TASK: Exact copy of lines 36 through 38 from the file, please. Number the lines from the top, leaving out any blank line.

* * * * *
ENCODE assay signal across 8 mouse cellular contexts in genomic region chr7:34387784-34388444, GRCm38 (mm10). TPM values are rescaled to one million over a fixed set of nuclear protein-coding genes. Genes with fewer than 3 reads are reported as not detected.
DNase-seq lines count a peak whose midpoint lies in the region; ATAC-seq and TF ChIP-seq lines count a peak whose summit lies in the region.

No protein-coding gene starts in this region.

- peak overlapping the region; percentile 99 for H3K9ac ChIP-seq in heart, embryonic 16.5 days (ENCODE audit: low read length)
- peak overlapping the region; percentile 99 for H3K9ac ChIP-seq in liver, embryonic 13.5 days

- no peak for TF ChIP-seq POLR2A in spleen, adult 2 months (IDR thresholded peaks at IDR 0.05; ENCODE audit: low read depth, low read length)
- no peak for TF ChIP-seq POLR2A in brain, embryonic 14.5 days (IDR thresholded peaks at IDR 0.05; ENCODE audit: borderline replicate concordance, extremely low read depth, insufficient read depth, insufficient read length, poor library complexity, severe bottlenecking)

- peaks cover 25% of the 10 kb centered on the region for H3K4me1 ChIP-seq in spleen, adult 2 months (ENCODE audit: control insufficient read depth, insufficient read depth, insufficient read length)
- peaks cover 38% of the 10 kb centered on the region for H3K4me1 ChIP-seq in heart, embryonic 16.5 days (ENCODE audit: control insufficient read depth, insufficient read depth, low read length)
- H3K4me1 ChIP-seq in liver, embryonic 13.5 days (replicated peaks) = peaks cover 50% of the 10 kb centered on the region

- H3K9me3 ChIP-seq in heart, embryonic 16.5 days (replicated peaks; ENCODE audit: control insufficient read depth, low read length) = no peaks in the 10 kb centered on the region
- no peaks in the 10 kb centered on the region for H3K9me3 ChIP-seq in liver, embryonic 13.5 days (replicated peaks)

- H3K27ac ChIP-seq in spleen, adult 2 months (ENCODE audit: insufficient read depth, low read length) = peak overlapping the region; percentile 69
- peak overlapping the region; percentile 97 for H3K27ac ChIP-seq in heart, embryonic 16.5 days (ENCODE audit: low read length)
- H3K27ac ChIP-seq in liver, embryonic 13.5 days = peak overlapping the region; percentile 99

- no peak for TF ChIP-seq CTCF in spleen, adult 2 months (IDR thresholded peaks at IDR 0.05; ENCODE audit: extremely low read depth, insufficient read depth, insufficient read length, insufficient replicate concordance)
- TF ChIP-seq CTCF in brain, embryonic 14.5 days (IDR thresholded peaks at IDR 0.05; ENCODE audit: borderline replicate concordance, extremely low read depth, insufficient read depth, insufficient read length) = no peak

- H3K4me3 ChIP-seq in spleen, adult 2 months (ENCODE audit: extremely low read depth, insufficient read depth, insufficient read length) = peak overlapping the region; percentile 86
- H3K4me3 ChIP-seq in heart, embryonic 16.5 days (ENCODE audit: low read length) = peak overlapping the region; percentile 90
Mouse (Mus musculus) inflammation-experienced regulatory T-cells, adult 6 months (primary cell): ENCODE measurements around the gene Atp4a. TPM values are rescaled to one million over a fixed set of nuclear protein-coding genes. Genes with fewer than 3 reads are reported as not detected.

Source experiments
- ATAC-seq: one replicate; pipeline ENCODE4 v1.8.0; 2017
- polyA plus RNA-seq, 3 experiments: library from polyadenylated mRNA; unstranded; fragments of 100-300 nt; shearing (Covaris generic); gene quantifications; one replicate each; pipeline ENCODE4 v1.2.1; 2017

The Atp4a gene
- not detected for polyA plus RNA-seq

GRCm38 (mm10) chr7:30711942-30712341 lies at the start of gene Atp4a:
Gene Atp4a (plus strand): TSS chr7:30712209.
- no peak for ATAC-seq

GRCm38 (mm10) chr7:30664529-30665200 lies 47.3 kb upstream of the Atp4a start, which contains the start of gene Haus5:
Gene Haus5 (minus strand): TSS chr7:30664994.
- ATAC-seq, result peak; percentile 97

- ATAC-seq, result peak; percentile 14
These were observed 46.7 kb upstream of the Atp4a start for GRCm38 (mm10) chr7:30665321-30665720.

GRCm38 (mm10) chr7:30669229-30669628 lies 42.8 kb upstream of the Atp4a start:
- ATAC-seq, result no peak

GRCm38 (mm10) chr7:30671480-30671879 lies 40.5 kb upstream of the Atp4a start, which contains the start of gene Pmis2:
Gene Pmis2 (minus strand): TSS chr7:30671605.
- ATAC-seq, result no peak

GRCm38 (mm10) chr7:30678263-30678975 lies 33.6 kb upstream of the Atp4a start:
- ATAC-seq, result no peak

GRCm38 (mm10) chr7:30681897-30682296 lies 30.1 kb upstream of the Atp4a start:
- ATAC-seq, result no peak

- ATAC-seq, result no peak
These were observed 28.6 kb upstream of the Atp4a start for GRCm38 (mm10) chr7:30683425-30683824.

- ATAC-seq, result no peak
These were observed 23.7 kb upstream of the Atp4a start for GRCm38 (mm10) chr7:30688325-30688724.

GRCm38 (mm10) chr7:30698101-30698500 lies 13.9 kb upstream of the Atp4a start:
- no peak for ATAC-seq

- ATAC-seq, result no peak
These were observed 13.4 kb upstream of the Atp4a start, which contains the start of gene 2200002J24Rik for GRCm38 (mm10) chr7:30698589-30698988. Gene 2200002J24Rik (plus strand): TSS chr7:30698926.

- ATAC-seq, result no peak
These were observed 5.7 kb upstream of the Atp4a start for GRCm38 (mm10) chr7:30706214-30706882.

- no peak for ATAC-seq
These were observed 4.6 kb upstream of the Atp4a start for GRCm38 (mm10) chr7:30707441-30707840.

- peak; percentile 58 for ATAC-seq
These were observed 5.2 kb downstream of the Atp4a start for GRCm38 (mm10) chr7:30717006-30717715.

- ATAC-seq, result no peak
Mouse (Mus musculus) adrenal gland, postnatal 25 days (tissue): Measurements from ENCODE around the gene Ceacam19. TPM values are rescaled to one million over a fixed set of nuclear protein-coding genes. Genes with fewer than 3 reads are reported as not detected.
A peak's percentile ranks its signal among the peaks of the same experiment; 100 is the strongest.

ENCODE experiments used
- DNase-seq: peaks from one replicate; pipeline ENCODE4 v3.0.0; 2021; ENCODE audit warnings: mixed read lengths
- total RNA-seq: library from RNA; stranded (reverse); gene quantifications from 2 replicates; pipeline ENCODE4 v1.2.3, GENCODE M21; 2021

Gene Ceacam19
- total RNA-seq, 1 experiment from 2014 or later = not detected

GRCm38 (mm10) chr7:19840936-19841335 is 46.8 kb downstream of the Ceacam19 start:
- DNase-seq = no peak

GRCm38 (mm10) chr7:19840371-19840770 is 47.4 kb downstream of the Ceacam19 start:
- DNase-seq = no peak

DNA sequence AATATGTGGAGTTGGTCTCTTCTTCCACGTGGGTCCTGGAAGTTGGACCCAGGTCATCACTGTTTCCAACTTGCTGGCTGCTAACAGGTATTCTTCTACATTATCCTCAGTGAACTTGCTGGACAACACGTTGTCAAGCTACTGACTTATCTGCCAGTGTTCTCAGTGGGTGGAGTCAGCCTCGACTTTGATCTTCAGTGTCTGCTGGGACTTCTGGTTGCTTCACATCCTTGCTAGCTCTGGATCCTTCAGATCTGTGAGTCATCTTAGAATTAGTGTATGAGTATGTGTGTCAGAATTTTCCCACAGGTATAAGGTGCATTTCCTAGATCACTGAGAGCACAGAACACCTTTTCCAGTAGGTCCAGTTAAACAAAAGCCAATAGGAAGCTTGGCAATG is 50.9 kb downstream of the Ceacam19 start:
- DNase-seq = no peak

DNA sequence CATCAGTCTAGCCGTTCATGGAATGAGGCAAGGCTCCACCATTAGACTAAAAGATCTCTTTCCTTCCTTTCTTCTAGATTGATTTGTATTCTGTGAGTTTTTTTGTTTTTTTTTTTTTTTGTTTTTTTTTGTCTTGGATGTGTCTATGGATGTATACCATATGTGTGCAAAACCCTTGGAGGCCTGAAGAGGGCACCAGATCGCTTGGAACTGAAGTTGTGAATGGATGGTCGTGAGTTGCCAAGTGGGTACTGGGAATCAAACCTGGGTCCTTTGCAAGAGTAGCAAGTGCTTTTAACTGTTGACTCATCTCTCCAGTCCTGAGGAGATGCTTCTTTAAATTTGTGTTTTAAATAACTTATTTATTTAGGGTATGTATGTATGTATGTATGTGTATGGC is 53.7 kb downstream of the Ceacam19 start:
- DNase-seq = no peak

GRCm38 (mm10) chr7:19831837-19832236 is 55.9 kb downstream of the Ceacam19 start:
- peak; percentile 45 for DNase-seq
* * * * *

GRCm38 (mm10) chr7:30671480-30671879 lies 40.5 kb upstream of the Atp4a start, which contains the start of gene Pmis2:
Gene Pmis2 (minus strand): TSS chr7:30671605.
- ATAC-seq, result no peak